O. O. McIntyre // Metropolitan congestion has spawned a new and odd profession that may soon become a part of the correspondent school curriculum. It is known as “clocking” and requires no office, no personality whatever and only a rudimentary education.
It pays from $50 to $100 a week. All the equipment a clocker needs is a rain coat, rubbers, an eye for preciseness and a calloused thumb. Clockers work chiefly for chain store magnates, and it is their job to flush out suitable spots for branch stores.
Branch stores are located by science of mathematics. Even a busy corner may be a poor place for a certain type of shop, and a lonely neighborhood the ideal spot for another sort. The clocker’s job is to tabulate the crowds and characteristics.
A new store, obviously, is opened up where patronage is assured. With the clocker’s statistics it is now almost possible to tell precisely how much patronage may be expected at a given location. The antiquated method of “trying out” a neighborhood is as dead as King Tut.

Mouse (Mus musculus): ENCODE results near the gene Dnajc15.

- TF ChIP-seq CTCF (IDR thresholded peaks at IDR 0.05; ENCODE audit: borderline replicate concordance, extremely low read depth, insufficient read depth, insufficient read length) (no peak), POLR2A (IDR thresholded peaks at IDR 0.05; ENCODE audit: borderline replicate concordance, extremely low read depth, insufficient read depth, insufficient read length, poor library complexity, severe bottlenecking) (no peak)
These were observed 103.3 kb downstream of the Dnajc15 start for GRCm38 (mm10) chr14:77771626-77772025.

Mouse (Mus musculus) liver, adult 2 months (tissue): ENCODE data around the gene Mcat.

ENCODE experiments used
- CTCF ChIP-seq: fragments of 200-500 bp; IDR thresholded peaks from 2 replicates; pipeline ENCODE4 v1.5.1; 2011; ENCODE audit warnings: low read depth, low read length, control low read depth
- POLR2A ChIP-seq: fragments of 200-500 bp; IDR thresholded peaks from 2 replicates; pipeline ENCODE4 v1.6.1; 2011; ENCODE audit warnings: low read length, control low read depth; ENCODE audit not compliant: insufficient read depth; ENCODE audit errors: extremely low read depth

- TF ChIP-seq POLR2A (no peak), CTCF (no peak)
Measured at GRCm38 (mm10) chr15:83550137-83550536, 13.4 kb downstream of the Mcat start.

The clocker stands on the street corners early and late with one hand in a side pocket working a clock—a compact recording device that is cousin to a stop watch. He counts autos, men, women and children—and the proportionate number of each in a given period.
He can tell neighborhood shoppers instantly, as the result of a practiced eye, from men and women who are merely on their way to terminals or other passenger conveyances. He knows a couple wearing evening clothes in an important limousine are not likely to stop at a chain grocery. But they may need cigarettes or gasoline.
Merely counting passers-by will not suffice. A woman wheeling a baby carriage is not likely to patronize a man’s hat store. The clocker must record types and, if he holds his job, must make astonishingly accurate guesses whether they are neighborhood folk, train catchers or casual passers-by.
Syndicated column, August 22, 1929